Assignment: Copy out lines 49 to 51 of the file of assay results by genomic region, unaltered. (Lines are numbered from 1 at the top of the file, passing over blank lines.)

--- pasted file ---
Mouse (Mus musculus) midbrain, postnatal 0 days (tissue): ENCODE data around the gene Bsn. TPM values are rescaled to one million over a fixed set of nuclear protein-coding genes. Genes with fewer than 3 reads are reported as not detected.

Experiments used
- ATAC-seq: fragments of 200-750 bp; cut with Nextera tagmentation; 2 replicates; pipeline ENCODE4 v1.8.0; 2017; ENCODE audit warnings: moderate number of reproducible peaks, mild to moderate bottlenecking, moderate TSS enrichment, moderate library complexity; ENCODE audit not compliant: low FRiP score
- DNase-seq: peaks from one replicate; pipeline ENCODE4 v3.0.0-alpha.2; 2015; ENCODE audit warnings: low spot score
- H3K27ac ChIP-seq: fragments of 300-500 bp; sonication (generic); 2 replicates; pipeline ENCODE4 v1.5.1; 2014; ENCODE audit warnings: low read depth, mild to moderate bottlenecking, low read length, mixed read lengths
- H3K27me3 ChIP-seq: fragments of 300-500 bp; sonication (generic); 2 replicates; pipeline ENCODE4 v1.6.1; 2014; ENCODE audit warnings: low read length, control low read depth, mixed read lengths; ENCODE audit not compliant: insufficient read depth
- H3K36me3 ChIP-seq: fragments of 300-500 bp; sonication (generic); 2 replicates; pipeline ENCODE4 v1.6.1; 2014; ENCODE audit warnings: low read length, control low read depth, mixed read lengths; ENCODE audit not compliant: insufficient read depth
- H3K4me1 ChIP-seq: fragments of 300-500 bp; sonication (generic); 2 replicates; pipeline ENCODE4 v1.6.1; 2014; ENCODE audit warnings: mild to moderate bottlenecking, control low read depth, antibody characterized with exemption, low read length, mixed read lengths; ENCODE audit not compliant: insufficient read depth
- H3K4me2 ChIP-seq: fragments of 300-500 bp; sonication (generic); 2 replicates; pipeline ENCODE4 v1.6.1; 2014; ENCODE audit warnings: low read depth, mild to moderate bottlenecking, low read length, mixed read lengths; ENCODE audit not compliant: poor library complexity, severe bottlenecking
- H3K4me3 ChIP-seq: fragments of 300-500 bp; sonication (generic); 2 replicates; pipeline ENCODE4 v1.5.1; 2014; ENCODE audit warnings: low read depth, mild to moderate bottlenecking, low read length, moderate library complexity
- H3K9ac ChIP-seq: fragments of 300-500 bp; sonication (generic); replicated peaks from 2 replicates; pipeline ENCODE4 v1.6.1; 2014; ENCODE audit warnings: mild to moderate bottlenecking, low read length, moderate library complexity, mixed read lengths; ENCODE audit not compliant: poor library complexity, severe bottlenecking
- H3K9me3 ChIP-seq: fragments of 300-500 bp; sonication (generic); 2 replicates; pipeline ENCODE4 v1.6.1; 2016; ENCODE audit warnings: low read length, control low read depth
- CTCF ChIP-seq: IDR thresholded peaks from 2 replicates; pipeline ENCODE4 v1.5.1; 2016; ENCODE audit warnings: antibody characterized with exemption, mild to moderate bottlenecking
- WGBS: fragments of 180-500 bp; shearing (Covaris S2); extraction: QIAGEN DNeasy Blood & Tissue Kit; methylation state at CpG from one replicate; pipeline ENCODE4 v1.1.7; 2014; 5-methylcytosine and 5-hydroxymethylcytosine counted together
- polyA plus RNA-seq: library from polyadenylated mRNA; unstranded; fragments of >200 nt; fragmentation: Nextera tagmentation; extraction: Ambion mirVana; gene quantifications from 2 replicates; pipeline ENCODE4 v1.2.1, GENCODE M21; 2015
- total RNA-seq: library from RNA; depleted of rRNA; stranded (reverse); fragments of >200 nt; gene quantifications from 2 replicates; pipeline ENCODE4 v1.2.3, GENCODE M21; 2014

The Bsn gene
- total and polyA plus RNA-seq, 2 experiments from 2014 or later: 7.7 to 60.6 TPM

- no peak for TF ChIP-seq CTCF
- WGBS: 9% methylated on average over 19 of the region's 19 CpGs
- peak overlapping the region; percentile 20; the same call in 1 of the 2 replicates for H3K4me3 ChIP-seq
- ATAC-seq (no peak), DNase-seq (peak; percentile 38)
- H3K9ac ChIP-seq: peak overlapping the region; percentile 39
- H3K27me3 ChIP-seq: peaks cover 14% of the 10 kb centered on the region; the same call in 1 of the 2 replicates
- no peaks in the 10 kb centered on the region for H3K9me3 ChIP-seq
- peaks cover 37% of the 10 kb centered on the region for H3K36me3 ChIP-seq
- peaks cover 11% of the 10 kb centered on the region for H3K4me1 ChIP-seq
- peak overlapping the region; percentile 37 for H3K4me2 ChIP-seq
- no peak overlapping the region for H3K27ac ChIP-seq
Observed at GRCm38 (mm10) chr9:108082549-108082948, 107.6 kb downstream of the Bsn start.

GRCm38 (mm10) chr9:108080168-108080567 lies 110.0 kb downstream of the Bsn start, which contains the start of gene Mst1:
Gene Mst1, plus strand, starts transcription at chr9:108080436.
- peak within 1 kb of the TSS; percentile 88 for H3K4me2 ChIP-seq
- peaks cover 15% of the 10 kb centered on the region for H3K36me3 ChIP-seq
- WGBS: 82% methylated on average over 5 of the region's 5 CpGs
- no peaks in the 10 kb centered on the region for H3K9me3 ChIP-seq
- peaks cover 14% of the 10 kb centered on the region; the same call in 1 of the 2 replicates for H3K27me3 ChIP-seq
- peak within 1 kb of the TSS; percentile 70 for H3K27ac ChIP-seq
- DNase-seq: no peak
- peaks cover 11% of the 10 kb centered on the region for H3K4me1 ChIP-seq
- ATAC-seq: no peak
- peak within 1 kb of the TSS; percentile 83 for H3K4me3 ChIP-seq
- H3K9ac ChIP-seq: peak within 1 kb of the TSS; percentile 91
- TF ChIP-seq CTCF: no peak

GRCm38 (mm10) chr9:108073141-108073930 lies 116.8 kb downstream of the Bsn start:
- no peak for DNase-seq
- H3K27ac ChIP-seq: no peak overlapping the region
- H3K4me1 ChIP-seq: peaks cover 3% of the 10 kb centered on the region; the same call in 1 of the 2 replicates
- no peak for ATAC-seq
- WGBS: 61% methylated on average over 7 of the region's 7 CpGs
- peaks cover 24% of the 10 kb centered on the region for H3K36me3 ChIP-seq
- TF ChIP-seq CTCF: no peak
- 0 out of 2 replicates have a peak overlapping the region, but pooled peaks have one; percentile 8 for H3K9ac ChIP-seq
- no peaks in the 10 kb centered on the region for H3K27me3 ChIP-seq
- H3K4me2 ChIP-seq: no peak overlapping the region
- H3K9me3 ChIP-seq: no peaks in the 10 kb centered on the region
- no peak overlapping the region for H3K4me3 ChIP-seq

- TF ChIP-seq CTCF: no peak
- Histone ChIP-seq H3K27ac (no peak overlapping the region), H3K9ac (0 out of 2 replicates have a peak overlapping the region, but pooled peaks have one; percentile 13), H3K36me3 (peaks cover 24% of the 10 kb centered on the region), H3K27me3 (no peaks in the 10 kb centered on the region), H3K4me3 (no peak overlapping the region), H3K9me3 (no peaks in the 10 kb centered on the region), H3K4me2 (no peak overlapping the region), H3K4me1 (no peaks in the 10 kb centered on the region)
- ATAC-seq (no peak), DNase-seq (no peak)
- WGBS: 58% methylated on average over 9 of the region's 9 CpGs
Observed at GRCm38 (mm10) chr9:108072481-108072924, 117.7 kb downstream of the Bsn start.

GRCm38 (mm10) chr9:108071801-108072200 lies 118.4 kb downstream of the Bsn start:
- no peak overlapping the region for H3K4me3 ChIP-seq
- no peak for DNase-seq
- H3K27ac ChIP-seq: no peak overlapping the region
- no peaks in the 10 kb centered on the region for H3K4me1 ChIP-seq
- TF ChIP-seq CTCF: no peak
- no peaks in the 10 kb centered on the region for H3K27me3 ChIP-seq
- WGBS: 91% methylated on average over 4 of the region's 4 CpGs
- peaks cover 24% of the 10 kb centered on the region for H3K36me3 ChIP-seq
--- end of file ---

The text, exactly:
- no peak for ATAC-seq
- WGBS: 61% methylated on average over 7 of the region's 7 CpGs
- peaks cover 24% of the 10 kb centered on the region for H3K36me3 ChIP-seq